Outside was a corridor, also carved from earth. Ginger saw rooms at intervals along its length, and strange voices could be heard coming from one of them. He opened his own door a little further and poked his head out. The voices were clearer now.

"You shouldn't have brought him in here, Ted Merrywine. We should have naught to do with big folk. You're asking for trouble." The voice was definitely female and had a quality of the countryside about it. Yes, a rural accent almost certainly.

"Well, what was I supposed to do? He made a ruddy great hole in our pantry floor. Couldn't just leave him there, could I?" This voice was male but possessed the same accent.

"Well, mark my words, Ted: no good will come of it, and no mistake."

"P'raps you're right Peri, but what's done is done and can't be taken back."

There was more clinking of teacups and the door began to open a little way down the corridor. In a panic Ginger jerked himself back grazing his ear and pushed the door to. He pushed too hard and the door closed with a very audible thump. There was silence. Ginger listened for footsteps but heard nothing.

Suddenly the door opened and in strolled the most incredible creature Ginger had ever seen. It carried a tea tray, which it placed on a table at one side of the door and stood looking sternly at Ginger. The creature was short, about three and a half feet, and its form was rotund to be kind. It wore no boots or shoes but he could see its feet were quite hairy. Ginger assumed it was male as its features were comparable to a man.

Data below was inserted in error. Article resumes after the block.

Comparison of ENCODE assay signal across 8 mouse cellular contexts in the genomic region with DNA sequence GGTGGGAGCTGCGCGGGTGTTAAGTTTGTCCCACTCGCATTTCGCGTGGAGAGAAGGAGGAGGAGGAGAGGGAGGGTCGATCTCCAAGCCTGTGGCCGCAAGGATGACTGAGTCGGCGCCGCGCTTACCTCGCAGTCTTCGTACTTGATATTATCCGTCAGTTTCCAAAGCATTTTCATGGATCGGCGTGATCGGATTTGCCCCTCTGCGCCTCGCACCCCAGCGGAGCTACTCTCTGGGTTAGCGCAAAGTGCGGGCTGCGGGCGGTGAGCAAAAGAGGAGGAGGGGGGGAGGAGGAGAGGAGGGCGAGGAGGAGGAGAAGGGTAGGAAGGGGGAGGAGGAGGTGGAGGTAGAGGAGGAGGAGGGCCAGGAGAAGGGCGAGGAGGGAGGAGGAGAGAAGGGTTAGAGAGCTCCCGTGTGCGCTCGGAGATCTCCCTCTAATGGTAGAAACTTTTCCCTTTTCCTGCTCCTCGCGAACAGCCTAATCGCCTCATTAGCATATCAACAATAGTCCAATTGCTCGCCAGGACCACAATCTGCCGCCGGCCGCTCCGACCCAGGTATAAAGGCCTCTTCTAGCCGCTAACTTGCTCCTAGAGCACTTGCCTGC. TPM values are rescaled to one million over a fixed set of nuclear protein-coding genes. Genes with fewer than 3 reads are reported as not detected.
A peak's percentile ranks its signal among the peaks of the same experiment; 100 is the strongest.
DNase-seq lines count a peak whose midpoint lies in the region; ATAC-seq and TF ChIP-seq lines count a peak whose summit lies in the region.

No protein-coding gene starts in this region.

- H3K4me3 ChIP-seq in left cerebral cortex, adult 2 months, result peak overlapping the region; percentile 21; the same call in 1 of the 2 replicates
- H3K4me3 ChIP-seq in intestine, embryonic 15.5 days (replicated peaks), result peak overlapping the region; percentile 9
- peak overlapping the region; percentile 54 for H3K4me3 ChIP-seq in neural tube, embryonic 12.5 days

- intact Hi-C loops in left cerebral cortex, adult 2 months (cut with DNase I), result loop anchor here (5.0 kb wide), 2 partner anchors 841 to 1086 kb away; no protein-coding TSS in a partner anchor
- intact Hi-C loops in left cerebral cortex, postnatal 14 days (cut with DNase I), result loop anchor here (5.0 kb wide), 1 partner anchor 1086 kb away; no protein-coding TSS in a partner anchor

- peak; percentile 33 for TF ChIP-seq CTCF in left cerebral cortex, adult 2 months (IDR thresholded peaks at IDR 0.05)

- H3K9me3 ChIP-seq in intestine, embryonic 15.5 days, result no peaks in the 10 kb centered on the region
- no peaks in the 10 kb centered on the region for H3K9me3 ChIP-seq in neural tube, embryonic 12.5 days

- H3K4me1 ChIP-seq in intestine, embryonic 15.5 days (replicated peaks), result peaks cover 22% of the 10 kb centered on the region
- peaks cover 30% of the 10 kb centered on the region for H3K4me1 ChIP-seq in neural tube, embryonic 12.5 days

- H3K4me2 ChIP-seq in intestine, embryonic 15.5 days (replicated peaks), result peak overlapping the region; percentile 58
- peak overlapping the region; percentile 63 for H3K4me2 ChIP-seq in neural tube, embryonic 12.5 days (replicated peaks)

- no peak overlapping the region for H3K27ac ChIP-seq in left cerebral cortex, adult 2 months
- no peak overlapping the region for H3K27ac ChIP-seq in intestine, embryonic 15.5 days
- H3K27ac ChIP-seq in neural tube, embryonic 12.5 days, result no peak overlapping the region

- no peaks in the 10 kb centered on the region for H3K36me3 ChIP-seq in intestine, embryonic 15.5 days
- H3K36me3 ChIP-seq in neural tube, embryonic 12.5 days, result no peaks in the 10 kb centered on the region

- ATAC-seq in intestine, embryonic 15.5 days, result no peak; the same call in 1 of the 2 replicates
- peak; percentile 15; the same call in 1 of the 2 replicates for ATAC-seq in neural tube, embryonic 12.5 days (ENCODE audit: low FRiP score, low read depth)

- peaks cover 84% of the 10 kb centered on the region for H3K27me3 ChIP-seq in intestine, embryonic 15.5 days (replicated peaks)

"I see you're up then," the creature said as if this sort of thing happened every day. "You'll be wanting some tea, I'd reckon. And bread and cheese." He turned and poured two cups of tea from the pot on the tray.

"I'm Ted. Ted Merrywine that is. Some calls me the Merry Maker 'cause I'm so stern an' all but they're just poking fun and don't mean no harm. You can call me Ted and that'll do just fine. I'll need to know your name if I'm gonna call you politely, though." Ted raised an eyebrow inquiringly.

"Corporal Tom Rodgers," snapped Ginger instinctively. "Serial number 348646864!"

Ted stared for a minute. "Don't rightly know what all that meant but I reckon Tom will do just fine if that suits you." He proffered a cup of steaming tea. Ginger took it, more from surprise than anything else.

"Th - thank you."

"That's all right, Tom. Tea'll set you right and no mistake. Here." Ted groped on the tray and handed Ginger a piece of bread, a large door stopper, with a piece of cheese.

"There, that'll get your strength up, Tom. My old dad used to say: there's naught like cheese to get your strength up and give you some interesting dreams to boot." Ted slurped a little tea from his cup and sighed appreciatively. "You do like cheese, Tom?"

"What? Oh yes but call me Ginger I don't care much for Tom."


"Because of my hair," explained Ginger, "and my surname and because I took some dance lessons when I was younger. You know - Ginger Rodgers? It's what the chaps rib me with."

"Can't rightly say I've heard of this Ginger Rodgers fellow but Ginger it is then. Come on, you can meet Peri and have some more tea."